This list that Paul gives is truly amazing. We should remember also that Paul wrote this list during the early part of his ministry (about 55 A.D.). Paul still had about 10 more years of suffering ahead of him, and thus there are many things that he later suffered that are not found in this list in 2 Corinthians 11:23-27. (A later list would include three more imprisonments and one more shipwreck and many other things).

After thinking about such a list of sufferings, you might think something like this: "Paul must have been one miserable person! He must have felt like quitting and giving up. He must have felt that being a Christian and being an apostle was not worth all the pain and suffering." Actually we find that the very opposite was true. When Paul was suffering in a prison in Philippi, do we find him complaining about his pain and sufferings (Acts 16:2-25)? ______ Did Paul experience the things mentioned in Romans 8:35? ______ Could these things separate him from his Saviour? ______ Paul triumphantly said: "Nay, in ______ these things we are __________ than ________________________ through Him that loved us" (Romans 8:37). In the middle of his countless sufferings, Paul was a "super conqueror"! He was so thankful for what the Lord Jesus Christ had done for him that he was willing to go through anything for His Saviour.

The Christian life is not always an easy life. If you are really saved, there could be some real difficulties ahead for you. The devil's world does not always make it easy for God's child. The path of suffering has been the path for many believers down through the years. Is it possible to rejoice in the midst of suffering and persecution (Acts 5:40-41)? ______ What did the Lord Jesus teach us about those who are persecuted and abused (Matthew 5:10-12)? _________________________________________________________________

Not only did Christ give Paul many opportunities to rejoice in sufferings, He also gave Paul some amazing privileges. For example, did you know that Paul actually took a trip to heaven? You can read about this amazing trip in 2 Corinthians 12:1-10. Is it possible that someday you will take a trip to heaven (John 14:3; 1 Thess. 4:13-18)? _______

6) His Courageous Death

The last book in the New Testament which Paul wrote was 2 Timothy. It was written shortly before his death. Was Paul ready to die (2 Tim. 4:6)? _____ Was Paul afraid to die (2 Tim. 4:7-8)? _____ According to Philippians 1:21,23 and 2 Corinthians 5:8, what did physical death mean to Paul? ________________________________________________________________________________ ________________________________________________________________________________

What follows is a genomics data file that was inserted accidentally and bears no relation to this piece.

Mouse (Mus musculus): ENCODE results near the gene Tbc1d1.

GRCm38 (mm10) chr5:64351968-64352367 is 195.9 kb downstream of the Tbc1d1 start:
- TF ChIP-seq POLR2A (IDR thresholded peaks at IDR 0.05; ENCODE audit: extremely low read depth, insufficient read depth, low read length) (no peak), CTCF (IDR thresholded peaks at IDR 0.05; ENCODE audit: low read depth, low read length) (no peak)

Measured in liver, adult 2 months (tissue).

Did Paul look forward to being with the One who had saved him? ______ Those who live well are those who are ready to die well (see 2 Tim. 4:7).

The man responsible for the death of Paul was the Roman emperor by the name of Nero. In the year 64 A.D. during the reign of Nero, fire broke out in Rome. For six days and nights the fire burned. The greater part of the city was laid in ashes. The rumor that Nero himself had caused the city to be set on fire aroused great hatred in the people of Rome against their emperor. To turn the Roman citizens' hatred away from himself, Nero accused the Christians of having set fire to Rome. The accusation certainly was not true, but large numbers of Christians were arrested and a terrible persecution followed.

Many Christians were crucified. Some were sewn up in the skins of wild animals and then big dogs were let loose upon them so that they were torn to pieces. Women were tied to mad bulls and dragged to death. After nightfall Christians were burned at the stake in Nero's garden (human lampstands). It was during the reign of this man that Paul and Peter were put to death. Paul was a Roman citizen and thus he could not be crucified as Peter was. Instead, he was executed with a sword (perhaps his head was cut off like John the Baptist).

If you were to die today, would you go to be with Christ? Are you sure? How do you know this?

7) His Eternal Reward

What did faithful Paul expect to receive from his Lord (2 Timothy 4:8)? ____________________________________________ Paul tells us about his future hope in Romans 8:18. The word "worthy" is a word that is used in weighing things and shows that the scale is balanced and that the scales are even. Here we are told that the sufferings are not worthy of the glory, a phrase that indicates an unbalanced condition. On the one side of the scale you have a very tiny and insignificant particle of dust which represents all the sufferings of this life (and Paul had quite a list of sufferings which we have already studied). On the other side of the scale you have a huge piece of cast iron weighing a billion tons. The sufferings become like nothing in comparison! Compare what Paul said in 2 Corinthians 4:17. The sufferings are light and temporary. The glory which will be ours in the future is heavy and eternalWe need to learn to see things from the viewpoint of eternity!